In 2007, in his evidence to a House of Commons Select Committee in 2007, the then British Minister of Sport, Richard Caborn expressed a similar view. Asked about the use of recreational drugs by athletes, Caborn said: ‘What is WADA there for? WADA is there to root out cheats in sport. That is their core business’. He did not feel it was part of WADA’s role to be, as he put it, in the ‘business of policing society’.

We agree. WADA is now undertaking a two year review of the WADA Code and we believe it is time for WADA to reconsider the ban on the use of recreational drugs which are not performance-enhancing. We believe that it is no part of the responsibility of WADA to police the personal lifestyles of athletes; indeed, not only does WADA have no right to do so but this also diverts WADAs’ limited resources away from their core business, which is to prevent athletes from using those drugs which can unfairly enhance sporting performance.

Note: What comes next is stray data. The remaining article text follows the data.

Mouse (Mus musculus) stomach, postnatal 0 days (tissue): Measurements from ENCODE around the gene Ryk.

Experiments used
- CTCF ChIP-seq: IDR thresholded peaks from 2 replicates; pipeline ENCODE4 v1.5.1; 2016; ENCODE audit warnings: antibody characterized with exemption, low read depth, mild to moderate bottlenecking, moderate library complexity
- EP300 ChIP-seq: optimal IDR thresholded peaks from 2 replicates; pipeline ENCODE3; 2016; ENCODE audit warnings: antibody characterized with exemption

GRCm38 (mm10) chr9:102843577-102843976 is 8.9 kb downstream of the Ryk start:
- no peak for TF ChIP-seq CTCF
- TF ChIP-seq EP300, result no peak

We therefore call on WADA to remove non-performance enhancing recreational drugs, such as marijuana, from its Prohibited List of Substances and to stop testing for such drugs at sporting competitions.

Professor Ivan Waddington, University of Chester, UK

Associate Professor Rob Beamish, Queen’s University, Canada

Professor Gunnar Breivik, Norwegian School of Sport Sciences, Norway

Associate Professor Ask Vest Christiansen, Aarhus University, Denmark

Assistant Professor John Gleaves, California State University, Fullerton, USA

Lecturer Martin Hardie, Deakin University, Australia

Professor John Hoberman, University of Texas, Austin, USA

Professor Barrie Houlihan, Loughborough University, UK

Professor Bengt Kayser, University of Geneva, Switzerland

Lecturer Katie Liston, University of Ulster, Northern Ireland

Senior Lecturer Bernat López, Universitat Rovira i Virgili, Tarragona, Spain

Senior Lecturer Dominic Malcolm, Loughborough University, UK

Senior Lecturer Jason Mazanov, UNSW@ADFA, Australia

Professor Verner Møller, Aarhus University, Denmark

Senior Lecturer John O'Leary, Anglia Ruskin University UK

Reader Andy Smith, University of Chester, UK

Assistant Professor Sarah Teetzel, University of Manitoba, Canada

Director Michele Verroken, Sporting Integrity, UK

Assistant Professor Ulrik Wagner, University of Southern Denmark, Denmark